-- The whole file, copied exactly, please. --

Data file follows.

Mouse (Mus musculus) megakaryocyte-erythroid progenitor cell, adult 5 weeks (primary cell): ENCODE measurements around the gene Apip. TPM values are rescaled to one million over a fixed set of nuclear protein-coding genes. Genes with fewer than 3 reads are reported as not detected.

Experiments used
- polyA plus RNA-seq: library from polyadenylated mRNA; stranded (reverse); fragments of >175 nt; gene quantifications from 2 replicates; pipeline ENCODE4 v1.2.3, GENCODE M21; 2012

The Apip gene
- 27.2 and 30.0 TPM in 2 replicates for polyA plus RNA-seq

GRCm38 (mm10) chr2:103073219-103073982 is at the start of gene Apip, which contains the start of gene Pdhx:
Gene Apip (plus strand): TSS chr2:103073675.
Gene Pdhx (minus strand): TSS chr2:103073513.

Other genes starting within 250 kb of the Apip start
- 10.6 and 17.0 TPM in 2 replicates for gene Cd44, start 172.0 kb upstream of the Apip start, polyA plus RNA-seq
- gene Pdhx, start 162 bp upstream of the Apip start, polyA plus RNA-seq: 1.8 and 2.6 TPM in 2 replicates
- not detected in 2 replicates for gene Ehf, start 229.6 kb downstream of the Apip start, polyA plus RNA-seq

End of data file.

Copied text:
Mouse (Mus musculus) megakaryocyte-erythroid progenitor cell, adult 5 weeks (primary cell): ENCODE measurements around the gene Apip. TPM values are rescaled to one million over a fixed set of nuclear protein-coding genes. Genes with fewer than 3 reads are reported as not detected.

Experiments used
- polyA plus RNA-seq: library from polyadenylated mRNA; stranded (reverse); fragments of >175 nt; gene quantifications from 2 replicates; pipeline ENCODE4 v1.2.3, GENCODE M21; 2012

The Apip gene
- 27.2 and 30.0 TPM in 2 replicates for polyA plus RNA-seq

GRCm38 (mm10) chr2:103073219-103073982 is at the start of gene Apip, which contains the start of gene Pdhx:
Gene Apip (plus strand): TSS chr2:103073675.
Gene Pdhx (minus strand): TSS chr2:103073513.

Other genes starting within 250 kb of the Apip start
- 10.6 and 17.0 TPM in 2 replicates for gene Cd44, start 172.0 kb upstream of the Apip start, polyA plus RNA-seq
- gene Pdhx, start 162 bp upstream of the Apip start, polyA plus RNA-seq: 1.8 and 2.6 TPM in 2 replicates
- not detected in 2 replicates for gene Ehf, start 229.6 kb downstream of the Apip start, polyA plus RNA-seq